Wednesday, November 25, 2015

Halladay struggles with velocity and command

CLEARWATER, Fla. -- The good vibes that have permeated through this Phillies spring training stopped Tuesday afternoon at Bright House Field.

Halladay struggles with velocity and command

(David Maialetti/Staff Photographer)
(David Maialetti/Staff Photographer)

CLEARWATER, Fla. -- The good vibes that have permeated through this Phillies spring training stopped Tuesday afternoon at Bright House Field.

Roy Halladay’s lack of velocity and command were the reasons why.

Making his fourth start of the spring, Halladay lasted only 2 2/3 innings and was torched for seven runs on six hits against a Detroit Tigers team that did not even travel its two biggest guns – Prince Fielder and Miguel Cabrera.

Don Kelly hit a two-run homer in the second inning and Ramon Santiago hit a grand slam in the third.

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Should the Phillies be concerned about Roy Halladay?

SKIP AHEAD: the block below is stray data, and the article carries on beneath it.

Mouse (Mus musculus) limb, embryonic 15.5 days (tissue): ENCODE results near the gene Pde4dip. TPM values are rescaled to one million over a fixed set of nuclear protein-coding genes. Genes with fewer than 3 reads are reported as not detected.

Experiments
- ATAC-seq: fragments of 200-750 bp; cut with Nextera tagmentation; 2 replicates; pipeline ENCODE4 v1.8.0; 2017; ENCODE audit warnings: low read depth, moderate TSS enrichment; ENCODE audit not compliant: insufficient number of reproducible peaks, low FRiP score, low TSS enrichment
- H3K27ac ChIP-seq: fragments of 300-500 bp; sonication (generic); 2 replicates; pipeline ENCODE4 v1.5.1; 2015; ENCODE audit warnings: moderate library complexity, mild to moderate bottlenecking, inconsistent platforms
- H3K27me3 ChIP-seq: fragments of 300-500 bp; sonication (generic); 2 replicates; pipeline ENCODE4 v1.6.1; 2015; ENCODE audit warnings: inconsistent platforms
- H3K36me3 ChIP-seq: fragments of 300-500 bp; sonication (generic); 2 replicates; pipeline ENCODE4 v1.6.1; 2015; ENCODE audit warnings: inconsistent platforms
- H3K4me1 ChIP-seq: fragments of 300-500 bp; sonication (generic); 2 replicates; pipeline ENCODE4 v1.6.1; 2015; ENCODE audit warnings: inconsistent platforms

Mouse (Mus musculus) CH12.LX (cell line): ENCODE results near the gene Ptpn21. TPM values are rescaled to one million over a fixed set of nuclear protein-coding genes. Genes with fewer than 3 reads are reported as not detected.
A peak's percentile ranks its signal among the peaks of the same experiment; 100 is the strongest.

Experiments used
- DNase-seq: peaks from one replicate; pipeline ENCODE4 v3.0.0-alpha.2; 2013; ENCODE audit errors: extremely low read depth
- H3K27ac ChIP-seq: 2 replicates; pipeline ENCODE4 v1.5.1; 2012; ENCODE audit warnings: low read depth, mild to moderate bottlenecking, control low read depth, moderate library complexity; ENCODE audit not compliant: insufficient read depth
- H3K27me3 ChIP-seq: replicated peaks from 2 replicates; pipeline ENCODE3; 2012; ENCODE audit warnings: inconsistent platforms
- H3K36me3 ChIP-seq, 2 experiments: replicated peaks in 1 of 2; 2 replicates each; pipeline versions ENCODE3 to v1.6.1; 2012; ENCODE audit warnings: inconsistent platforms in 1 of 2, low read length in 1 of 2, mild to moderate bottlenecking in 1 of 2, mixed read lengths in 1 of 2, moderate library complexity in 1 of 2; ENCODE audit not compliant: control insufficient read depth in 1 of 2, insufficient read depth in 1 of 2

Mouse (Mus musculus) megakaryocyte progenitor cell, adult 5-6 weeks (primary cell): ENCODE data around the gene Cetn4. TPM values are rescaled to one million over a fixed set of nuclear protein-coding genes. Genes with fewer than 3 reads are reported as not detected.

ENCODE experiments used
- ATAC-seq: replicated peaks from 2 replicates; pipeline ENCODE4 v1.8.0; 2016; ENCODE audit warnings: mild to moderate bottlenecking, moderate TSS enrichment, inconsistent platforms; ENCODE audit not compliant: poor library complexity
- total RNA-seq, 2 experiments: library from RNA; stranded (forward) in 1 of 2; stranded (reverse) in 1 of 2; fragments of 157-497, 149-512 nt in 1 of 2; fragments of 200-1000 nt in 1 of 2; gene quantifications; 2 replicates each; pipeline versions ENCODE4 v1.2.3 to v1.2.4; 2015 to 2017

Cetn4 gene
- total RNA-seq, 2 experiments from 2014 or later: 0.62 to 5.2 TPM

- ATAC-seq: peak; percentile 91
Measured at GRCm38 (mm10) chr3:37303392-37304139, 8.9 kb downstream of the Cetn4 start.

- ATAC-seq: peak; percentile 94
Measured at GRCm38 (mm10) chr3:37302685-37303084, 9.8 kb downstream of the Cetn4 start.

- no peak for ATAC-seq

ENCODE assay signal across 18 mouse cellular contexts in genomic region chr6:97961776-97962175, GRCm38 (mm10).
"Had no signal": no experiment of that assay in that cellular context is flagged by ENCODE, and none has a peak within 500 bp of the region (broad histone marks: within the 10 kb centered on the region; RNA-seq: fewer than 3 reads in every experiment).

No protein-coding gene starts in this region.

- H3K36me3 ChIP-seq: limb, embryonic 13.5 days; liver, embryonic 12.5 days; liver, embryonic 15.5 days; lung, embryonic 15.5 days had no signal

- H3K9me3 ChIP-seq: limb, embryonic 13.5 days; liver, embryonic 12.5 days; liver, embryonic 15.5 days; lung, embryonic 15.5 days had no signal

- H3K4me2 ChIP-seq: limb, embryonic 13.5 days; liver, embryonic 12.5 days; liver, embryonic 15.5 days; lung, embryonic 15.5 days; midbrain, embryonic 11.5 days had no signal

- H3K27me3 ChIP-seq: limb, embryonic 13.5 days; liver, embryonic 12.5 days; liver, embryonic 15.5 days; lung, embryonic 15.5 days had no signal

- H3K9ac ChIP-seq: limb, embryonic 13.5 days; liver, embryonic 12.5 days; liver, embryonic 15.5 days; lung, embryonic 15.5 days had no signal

Yes. His velocity is down.
No. It’s still only spring training.

Of the greatest concern for the Phillies and their one-time ace had to be the way the ball was coming out of Halladay’s right hand. Depending on which ballpark radar gun you looked at, Halladay’s fastball was topping out between 84 and 88 m.p.h. Regardless of which gun was right, it’s obvious that Halladay’s fastball has lost the life it had during his first two seasons with the team when he was one of baseball's most dominating pitchers.

Perhaps because of that lack of velocity, he also struggled to throw strikes. He threw 69 pitches and walked four batters. He also hit another batter and threw a wild pitch.

You can read more about Halladay in Wednesday’s Inquirer.

Inquirer Columnist
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The place for up-to-the-minute Phillies coverage from The Inquirer's beat writers and columnists.

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